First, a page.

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Alaska Like Never Before: Experiences you can have on an Expedition Cruise

Updated: May 27

Nestled within the pristine wilderness of the Last Frontier, Alaska beckons adventurous souls with its untamed beauty and breathtaking landscapes. For those seeking a truly immersive and unparalleled exploration, an expedition cruise through Alaska unveils a realm of experiences that go beyond the ordinary. Picture yourself navigating through icy fjords, witnessing majestic wildlife in their natural habitat, and stepping ashore in remote, untouched wilderness.


In this article, we embark on a journey to discover Alaska like never before, delving into the unique and awe-inspiring encounters that await intrepid travellers on an expedition cruise.


Ready for the adventure of a lifetime? Let's go.


 

Witness Aleut life in St Paul

The windswept island of St Paul is home to the largest Aleut community in the US, numbering around 400. St Paul is also designated an Importat Bird Area, and around 300 species of migrating birds use it as a resting point. Scan for Horned and Tufted Puffins, the Pribilof Sandpiper and the rare Red-legged Kittiwake.


You can also visit the historical remains of barabaras here – traditional dwellings built half-underground to protect against the sea winds.


Learning and Leisure

Part of being on an expedition cruise is taking time to connect with the sights and sounds of the world around you. A day at sea lets you do just that. Sit back and take in the panoramic views. Want to learn more about the region's geography, climate, and birdlife? Some ships have Science centres onboard (pictured above) where you can help scientists track migration information.


Keep scanning the seas and skies for puffins, auklets, and murrelets, especially closer to the coast. If you’re lucky, you might glimpse the Red-legged Kittiwake, only found in this part of the world.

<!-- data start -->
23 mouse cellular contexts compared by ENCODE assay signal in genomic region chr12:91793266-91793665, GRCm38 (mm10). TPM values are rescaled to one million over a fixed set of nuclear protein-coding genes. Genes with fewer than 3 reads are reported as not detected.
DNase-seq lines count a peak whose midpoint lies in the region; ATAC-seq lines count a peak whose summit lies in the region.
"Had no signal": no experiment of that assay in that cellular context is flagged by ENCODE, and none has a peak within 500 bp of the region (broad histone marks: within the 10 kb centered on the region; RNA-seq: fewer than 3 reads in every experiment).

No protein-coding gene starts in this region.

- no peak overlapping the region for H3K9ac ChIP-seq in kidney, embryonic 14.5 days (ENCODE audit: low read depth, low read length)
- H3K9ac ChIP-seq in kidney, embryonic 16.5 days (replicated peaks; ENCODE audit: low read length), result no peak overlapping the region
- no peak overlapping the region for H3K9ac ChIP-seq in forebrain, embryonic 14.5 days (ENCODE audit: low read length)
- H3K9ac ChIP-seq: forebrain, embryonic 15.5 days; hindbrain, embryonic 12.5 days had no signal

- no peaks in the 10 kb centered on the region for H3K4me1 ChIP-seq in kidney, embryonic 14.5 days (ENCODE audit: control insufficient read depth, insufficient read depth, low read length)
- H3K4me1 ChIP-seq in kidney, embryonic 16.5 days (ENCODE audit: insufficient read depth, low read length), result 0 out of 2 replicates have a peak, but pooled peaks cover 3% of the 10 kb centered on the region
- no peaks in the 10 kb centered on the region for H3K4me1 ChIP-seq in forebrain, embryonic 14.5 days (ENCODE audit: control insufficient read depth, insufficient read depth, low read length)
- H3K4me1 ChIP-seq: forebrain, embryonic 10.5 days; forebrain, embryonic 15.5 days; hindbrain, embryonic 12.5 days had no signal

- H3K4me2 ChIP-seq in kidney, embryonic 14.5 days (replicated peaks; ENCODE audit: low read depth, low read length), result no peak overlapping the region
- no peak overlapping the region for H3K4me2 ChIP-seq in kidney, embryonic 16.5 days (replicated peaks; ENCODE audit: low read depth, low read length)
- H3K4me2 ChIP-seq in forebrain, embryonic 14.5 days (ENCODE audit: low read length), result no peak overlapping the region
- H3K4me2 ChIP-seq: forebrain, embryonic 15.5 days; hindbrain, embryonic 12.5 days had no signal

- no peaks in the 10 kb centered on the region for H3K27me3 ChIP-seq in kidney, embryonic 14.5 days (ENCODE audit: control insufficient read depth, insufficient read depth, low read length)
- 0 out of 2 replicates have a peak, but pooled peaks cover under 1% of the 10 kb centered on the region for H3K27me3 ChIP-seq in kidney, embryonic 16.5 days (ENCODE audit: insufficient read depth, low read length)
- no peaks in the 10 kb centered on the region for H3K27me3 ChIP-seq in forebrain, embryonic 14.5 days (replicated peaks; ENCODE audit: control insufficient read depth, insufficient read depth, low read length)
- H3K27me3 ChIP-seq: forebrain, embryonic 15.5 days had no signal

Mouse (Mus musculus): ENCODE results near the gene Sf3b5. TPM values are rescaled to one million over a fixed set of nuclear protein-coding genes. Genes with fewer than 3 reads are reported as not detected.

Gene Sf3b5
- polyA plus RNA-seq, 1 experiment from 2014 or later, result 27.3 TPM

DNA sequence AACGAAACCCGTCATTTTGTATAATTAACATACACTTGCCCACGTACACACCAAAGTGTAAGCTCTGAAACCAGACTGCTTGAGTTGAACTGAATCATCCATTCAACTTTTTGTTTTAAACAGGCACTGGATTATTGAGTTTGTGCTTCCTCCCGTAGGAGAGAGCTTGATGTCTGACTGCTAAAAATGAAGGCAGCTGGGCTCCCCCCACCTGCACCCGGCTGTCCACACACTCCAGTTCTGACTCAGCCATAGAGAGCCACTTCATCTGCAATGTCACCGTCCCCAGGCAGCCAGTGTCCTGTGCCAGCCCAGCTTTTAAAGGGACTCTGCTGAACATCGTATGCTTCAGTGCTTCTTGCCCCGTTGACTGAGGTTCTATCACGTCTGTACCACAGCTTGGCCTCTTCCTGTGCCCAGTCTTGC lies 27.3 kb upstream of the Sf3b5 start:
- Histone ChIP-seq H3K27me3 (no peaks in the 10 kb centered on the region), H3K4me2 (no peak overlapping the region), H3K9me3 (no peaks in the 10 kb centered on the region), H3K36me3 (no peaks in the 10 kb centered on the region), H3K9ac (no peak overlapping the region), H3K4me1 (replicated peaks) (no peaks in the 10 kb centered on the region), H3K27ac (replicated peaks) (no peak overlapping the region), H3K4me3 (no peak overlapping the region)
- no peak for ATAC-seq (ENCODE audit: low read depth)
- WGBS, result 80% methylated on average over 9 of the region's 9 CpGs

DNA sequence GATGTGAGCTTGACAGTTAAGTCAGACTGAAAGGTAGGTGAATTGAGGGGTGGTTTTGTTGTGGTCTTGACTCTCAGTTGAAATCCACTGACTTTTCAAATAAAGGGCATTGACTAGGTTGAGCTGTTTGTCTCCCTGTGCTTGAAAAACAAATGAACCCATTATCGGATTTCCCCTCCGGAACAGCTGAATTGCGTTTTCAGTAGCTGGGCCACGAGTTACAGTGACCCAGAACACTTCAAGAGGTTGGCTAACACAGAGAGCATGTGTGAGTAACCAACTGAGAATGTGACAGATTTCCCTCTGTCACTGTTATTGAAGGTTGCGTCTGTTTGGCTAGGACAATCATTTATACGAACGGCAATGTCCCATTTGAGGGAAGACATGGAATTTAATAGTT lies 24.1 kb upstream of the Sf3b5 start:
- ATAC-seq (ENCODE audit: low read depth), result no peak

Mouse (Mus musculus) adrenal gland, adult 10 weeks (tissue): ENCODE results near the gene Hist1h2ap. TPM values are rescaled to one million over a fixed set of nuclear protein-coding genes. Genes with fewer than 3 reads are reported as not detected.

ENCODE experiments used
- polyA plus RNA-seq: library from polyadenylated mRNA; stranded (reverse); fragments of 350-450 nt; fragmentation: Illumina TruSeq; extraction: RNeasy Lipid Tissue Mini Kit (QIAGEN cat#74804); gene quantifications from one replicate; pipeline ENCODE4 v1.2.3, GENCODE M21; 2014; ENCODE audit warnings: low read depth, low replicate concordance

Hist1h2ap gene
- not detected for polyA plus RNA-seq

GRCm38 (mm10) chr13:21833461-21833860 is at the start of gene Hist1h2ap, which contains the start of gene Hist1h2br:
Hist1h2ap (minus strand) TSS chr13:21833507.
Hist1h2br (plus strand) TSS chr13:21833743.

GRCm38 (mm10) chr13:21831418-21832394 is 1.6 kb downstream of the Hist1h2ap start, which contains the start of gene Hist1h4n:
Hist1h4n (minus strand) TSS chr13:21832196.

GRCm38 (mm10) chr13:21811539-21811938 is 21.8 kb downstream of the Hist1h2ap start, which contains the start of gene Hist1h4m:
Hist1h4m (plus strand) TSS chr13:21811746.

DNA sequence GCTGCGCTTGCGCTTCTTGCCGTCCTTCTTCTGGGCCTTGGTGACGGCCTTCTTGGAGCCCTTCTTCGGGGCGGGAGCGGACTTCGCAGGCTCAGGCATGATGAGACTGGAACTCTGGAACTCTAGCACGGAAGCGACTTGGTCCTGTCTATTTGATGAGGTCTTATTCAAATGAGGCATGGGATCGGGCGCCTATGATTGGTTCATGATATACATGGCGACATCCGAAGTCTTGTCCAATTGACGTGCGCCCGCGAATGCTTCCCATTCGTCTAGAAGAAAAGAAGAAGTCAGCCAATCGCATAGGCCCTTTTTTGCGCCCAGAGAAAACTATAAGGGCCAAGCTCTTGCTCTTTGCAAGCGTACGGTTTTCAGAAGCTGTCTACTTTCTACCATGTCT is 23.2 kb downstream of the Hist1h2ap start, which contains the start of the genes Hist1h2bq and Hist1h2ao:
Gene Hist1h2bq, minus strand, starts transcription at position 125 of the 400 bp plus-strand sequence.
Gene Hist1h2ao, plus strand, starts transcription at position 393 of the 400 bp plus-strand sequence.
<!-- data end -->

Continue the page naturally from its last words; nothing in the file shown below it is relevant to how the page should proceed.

Discover Dutch Harbor

With a volcano as its backdrop, America's largest fishing port – Dutch Harbor – is a fascinating place to visit. Here, you’ll learn about the local Indigenous Unungan people at the Museum of the Aleutians. Visit the Russian Orthodox Cathedral or tour the WWII museum commemorating the battle that took place here in 1942.

Scout for Bald Eagles and puffins in the skies. Foxes, lemmings and wild horses thrive on land and whales, sea lions and porpoises in the waters. Dutch Harbor is where the reality television series The Deadliest Catch was filmed, following crab fishermen at work under extreme conditions.



The ghost town of Unga

Wild and deserted, Unga Village is an abandoned yet picturesque settlement on the southern end of Unga Island, a place the big cruise ships can't get to.

It was settled by Aleuts in 1833 but was abandoned in 1969 as subsistence fishing proved insufficient to support living here. Today, the few wooden buildings that remain are the only evidence that people once lived here.

A carpet of pink lousewort, fireweed and other wildflowers surround the abandoned shacks as nature has gradually taken over. Experience the eerie beauty of this place during a nature landing with small expedition boats.


Brown bears in Katmai